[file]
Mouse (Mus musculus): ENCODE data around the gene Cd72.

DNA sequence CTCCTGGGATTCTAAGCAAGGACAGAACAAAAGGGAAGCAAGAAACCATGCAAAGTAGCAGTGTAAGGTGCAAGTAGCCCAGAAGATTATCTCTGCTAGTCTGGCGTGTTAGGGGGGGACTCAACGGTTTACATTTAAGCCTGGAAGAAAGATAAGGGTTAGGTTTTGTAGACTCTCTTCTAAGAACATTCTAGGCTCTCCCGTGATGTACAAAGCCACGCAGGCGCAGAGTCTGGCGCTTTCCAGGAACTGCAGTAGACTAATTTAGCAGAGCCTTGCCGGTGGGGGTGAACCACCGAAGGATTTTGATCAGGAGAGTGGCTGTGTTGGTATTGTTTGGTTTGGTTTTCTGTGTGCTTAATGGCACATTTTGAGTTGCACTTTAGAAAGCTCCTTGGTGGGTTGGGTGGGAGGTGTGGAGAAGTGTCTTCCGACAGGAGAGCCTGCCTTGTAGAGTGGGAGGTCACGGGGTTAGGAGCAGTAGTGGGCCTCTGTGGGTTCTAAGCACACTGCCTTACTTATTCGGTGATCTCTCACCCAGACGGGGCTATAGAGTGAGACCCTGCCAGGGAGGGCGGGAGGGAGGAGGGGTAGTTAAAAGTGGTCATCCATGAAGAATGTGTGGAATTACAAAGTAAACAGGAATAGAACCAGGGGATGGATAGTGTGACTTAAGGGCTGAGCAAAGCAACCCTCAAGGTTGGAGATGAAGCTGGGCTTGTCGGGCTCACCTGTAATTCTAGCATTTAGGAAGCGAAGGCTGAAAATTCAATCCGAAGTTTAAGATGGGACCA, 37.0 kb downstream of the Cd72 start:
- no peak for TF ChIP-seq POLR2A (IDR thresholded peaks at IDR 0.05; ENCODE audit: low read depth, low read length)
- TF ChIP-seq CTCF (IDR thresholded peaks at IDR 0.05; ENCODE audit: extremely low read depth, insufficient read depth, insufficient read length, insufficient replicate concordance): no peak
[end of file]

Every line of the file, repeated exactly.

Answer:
Mouse (Mus musculus): ENCODE data around the gene Cd72.

DNA sequence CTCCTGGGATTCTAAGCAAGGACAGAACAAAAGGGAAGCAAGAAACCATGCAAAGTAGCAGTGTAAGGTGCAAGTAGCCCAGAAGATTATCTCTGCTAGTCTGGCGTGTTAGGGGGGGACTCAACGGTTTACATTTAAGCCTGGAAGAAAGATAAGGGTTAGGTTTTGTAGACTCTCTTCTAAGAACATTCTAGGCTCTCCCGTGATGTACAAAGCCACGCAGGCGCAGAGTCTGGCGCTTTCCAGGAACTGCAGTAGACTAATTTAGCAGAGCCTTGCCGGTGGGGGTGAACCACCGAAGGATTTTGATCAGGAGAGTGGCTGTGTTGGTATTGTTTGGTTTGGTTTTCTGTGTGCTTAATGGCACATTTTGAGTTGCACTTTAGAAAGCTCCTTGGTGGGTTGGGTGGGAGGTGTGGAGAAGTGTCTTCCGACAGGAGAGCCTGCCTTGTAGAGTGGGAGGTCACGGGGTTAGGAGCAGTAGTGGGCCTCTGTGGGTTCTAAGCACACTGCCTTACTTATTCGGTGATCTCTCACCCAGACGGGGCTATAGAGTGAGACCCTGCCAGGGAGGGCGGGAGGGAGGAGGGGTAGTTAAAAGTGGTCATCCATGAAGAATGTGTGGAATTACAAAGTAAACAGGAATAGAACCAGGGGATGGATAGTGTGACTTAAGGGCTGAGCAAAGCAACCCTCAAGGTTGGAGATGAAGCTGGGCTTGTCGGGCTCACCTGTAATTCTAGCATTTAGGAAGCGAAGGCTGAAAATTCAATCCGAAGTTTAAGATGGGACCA, 37.0 kb downstream of the Cd72 start:
- no peak for TF ChIP-seq POLR2A (IDR thresholded peaks at IDR 0.05; ENCODE audit: low read depth, low read length)
- TF ChIP-seq CTCF (IDR thresholded peaks at IDR 0.05; ENCODE audit: extremely low read depth, insufficient read depth, insufficient read length, insufficient replicate concordance): no peak